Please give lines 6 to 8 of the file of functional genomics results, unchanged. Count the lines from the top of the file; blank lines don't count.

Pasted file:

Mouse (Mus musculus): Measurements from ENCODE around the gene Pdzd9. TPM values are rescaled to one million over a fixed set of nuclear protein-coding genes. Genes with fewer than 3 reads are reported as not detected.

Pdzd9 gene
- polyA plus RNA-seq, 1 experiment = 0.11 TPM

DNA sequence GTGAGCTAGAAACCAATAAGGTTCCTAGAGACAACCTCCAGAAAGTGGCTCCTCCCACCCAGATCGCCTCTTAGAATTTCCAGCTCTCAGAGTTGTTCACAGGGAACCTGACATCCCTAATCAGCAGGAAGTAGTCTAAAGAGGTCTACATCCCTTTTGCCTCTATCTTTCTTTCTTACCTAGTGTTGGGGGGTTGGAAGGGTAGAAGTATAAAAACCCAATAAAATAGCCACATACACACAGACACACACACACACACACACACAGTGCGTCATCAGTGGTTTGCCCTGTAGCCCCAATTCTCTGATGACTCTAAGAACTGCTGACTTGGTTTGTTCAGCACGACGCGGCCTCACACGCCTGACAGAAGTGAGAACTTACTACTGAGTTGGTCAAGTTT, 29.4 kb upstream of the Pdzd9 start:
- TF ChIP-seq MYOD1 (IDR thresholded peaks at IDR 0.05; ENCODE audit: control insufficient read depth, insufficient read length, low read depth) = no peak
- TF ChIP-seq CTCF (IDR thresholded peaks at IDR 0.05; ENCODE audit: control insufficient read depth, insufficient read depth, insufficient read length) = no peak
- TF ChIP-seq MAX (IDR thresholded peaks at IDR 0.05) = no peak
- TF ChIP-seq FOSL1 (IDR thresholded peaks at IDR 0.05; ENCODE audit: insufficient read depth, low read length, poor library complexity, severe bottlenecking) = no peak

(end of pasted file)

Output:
- TF ChIP-seq CTCF (IDR thresholded peaks at IDR 0.05; ENCODE audit: control insufficient read depth, insufficient read depth, insufficient read length) = no peak
- TF ChIP-seq MAX (IDR thresholded peaks at IDR 0.05) = no peak
- TF ChIP-seq FOSL1 (IDR thresholded peaks at IDR 0.05; ENCODE audit: insufficient read depth, low read length, poor library complexity, severe bottlenecking) = no peak